Chapter 7. The X Window System

Table of Contents

7.1. Key packages
7.2. Setting up desktop environment
7.2.1. Debian menu
7.2.2. menu
7.2.3. Debian menu from menu
7.3. The server/client relationship
7.4. The X server
7.4.1. The (re)configuration of the X server
7.4.2. The connection methods to the X server
7.5. Starting the X Window System
7.5.1. Starting X session with gdm3
7.5.2. Customizing the X session (classic method)
7.5.3. Customizing the X session (new method)
7.5.4. Connecting a remote X client via SSH
7.5.5. Secure X terminal via the Internet
7.6. Fonts in the X Window
7.6.1. Basic fonts
7.6.2. Additional fonts
7.6.3. CJK fonts
7.7. X applications
7.7.1. X office applications
7.7.2. X utility applications
7.8. The X trivia
7.8.1. Clipboard
7.8.2. Keymaps and pointer button mappings in X
7.8.3. Classic X clients
7.8.4. The X terminal emulator — xterm
7.8.5. Running X clients as root
[Warning] Warning

This chapter is getting outdated since this is based on Debian 7.0 (Wheezy) released in 2013.

The X Window System on the Debian system is based on the source from X.Org.

There are a few (meta)packages provided to ease installation.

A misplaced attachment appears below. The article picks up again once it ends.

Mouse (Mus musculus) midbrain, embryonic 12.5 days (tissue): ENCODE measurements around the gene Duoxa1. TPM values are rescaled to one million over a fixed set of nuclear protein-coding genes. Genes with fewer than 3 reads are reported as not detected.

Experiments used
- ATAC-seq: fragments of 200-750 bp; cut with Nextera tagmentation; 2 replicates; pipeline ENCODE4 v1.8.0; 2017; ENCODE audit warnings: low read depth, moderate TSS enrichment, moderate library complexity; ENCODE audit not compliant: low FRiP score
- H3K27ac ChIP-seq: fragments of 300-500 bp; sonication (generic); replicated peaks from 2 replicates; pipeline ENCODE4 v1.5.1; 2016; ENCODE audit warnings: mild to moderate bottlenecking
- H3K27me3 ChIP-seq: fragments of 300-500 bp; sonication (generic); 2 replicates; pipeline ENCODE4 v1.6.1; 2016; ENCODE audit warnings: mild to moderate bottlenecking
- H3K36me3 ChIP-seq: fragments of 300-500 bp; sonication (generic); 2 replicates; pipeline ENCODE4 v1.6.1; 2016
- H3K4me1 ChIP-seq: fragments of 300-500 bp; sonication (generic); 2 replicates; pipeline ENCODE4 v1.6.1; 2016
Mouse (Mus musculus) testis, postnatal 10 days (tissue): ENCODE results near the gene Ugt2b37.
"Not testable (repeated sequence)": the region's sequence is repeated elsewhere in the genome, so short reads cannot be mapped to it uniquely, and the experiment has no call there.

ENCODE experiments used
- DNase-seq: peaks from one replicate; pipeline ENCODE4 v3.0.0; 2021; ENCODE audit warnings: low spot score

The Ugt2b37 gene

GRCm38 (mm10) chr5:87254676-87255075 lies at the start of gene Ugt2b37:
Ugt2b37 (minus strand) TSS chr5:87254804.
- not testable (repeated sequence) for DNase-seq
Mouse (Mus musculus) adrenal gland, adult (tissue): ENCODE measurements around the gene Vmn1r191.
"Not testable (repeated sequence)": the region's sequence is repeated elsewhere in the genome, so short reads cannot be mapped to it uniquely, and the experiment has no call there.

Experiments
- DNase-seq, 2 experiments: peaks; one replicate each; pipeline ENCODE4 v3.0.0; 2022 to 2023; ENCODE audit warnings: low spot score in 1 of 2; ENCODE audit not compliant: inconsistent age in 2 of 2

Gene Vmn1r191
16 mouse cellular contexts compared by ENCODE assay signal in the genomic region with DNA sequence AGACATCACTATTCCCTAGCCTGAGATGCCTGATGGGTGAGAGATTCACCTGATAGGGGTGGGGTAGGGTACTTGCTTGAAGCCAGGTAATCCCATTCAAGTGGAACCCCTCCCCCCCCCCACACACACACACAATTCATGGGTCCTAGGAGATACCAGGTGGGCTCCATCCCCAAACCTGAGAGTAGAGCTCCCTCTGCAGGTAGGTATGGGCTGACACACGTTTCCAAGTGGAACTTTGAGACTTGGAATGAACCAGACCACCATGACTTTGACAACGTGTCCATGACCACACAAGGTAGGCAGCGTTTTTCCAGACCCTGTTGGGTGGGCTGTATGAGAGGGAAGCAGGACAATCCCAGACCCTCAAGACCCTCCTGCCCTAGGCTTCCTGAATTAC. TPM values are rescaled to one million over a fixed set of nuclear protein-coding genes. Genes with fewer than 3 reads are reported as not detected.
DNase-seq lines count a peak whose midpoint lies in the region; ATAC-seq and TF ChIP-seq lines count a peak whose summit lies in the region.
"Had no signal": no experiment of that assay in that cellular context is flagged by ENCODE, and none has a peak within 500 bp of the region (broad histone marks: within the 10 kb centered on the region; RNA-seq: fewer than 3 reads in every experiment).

For the basics of X, refer to X(7) and the LDP XWindow-User-HOWTO.

A desktop environment is usually a combination of a X window manager, a file manager, and a suite of compatible utility programs.

You can setup a full desktop environment such as GNOME, KDE, Xfce, or LXDE, from the aptitude under the task menu.

[Tip] Tip

Task menu may be out of sync with the latest package transition state under Debian unstable/testing environment. In such situation, you need to deselect some (meta)packages listed under aptitude(8) task menu to avoid package conflicts. When deselecting (meta)packages, you must select certain packages providing their dependencies manually to avoid them deleted automatically.

You may alternatively setup a simple environment manually just with a X window manager such as Fluxbox.

See Window Managers for X for the guide to the X window manager and the desktop environment.

Debian menu system provides a general interface for both text- and X-oriented programs with update-menus(1) from the menu package. Each package installs its menu data in the "/usr/share/menu/" directory. See "/usr/share/menu/README".

In order to access the traditional Debian menu from the menu compliant window manager environment such as GNOME and KDE, you must install the menu-xdg package.